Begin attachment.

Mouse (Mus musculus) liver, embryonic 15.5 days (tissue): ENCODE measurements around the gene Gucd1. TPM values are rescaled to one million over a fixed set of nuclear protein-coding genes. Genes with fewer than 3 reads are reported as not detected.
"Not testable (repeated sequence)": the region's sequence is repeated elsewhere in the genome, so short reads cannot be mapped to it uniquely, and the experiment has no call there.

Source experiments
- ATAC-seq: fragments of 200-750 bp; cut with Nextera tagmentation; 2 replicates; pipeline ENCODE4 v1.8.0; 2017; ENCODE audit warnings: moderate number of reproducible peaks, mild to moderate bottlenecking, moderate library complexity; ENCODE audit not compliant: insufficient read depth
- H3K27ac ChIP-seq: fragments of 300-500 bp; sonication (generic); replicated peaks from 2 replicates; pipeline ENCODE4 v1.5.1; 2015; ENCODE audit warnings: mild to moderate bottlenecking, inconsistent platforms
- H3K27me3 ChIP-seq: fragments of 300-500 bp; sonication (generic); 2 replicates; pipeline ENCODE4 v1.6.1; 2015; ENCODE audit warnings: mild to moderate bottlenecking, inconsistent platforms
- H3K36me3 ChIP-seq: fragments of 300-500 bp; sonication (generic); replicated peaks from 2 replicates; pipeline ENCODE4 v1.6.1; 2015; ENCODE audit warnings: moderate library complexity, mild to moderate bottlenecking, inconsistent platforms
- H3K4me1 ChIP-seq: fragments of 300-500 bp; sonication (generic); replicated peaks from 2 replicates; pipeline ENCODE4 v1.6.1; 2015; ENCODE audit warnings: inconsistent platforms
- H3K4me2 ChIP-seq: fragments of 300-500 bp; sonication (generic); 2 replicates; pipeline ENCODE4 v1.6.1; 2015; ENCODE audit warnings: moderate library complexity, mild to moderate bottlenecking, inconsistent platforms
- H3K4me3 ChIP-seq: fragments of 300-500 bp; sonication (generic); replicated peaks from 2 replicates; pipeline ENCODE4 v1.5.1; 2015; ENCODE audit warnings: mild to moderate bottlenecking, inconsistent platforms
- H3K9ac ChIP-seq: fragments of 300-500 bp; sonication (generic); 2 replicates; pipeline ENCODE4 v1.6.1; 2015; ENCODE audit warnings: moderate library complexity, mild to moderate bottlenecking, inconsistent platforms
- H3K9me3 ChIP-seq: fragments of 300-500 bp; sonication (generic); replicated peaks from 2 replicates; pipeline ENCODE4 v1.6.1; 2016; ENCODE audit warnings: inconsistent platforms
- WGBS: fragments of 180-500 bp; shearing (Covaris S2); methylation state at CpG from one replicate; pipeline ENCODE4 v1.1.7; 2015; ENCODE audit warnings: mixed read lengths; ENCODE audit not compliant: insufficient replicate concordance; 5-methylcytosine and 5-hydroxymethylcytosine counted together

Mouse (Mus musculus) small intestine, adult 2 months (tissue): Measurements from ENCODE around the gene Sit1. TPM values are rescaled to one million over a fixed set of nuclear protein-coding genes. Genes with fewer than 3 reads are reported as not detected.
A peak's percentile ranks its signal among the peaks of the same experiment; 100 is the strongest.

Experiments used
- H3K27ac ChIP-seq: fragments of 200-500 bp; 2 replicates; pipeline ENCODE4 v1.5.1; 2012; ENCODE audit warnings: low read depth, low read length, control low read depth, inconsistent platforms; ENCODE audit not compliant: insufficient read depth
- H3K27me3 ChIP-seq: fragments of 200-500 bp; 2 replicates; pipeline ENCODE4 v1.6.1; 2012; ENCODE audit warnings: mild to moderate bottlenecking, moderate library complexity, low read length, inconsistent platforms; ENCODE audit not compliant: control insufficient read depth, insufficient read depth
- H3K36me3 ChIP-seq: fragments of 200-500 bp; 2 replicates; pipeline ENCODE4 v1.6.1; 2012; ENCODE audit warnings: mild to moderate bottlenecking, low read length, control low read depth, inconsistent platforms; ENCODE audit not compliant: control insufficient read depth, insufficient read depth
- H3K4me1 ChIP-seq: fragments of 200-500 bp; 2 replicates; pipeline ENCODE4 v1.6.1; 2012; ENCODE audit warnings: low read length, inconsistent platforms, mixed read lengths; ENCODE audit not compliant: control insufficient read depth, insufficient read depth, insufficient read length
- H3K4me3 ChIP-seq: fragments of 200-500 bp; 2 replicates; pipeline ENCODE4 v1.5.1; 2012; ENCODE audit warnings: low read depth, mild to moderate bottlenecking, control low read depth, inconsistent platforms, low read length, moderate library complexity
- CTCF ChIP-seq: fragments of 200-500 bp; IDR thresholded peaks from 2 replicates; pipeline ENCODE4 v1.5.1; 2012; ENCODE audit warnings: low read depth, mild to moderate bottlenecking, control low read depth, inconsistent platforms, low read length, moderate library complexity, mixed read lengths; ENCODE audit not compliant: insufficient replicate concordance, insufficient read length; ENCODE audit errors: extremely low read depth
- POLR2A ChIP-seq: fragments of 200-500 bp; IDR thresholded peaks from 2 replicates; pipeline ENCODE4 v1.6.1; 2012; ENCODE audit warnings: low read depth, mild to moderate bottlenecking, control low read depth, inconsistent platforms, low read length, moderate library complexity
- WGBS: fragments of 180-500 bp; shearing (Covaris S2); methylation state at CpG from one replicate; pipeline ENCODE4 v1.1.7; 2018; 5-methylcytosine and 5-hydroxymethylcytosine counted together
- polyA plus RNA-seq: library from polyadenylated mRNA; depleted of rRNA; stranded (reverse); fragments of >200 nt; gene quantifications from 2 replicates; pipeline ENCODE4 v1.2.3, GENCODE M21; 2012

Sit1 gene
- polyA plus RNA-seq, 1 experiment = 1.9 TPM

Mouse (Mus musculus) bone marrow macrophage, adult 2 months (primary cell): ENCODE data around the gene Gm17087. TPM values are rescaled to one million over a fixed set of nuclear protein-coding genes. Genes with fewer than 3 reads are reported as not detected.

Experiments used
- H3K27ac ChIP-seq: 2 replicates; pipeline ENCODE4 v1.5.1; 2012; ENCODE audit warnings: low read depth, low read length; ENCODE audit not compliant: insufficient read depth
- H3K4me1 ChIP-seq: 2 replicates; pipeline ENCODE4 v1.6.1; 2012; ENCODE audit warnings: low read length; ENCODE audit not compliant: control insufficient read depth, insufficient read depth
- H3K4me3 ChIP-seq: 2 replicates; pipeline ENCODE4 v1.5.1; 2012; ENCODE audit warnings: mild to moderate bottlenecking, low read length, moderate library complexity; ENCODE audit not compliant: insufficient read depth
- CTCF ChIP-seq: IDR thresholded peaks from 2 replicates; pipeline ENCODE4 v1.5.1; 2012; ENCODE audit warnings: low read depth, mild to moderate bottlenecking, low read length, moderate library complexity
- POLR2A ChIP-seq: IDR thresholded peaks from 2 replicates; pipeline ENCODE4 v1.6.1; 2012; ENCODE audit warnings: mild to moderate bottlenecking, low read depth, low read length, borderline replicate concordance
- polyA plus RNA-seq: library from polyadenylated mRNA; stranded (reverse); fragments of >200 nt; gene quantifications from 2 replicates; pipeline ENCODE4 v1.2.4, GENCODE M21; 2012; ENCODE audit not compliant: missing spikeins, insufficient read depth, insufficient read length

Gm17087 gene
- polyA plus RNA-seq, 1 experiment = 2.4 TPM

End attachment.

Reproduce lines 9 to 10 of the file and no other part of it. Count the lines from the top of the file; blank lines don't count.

- H3K4me2 ChIP-seq: fragments of 300-500 bp; sonication (generic); 2 replicates; pipeline ENCODE4 v1.6.1; 2015; ENCODE audit warnings: moderate library complexity, mild to moderate bottlenecking, inconsistent platforms
- H3K4me3 ChIP-seq: fragments of 300-500 bp; sonication (generic); replicated peaks from 2 replicates; pipeline ENCODE4 v1.5.1; 2015; ENCODE audit warnings: mild to moderate bottlenecking, inconsistent platforms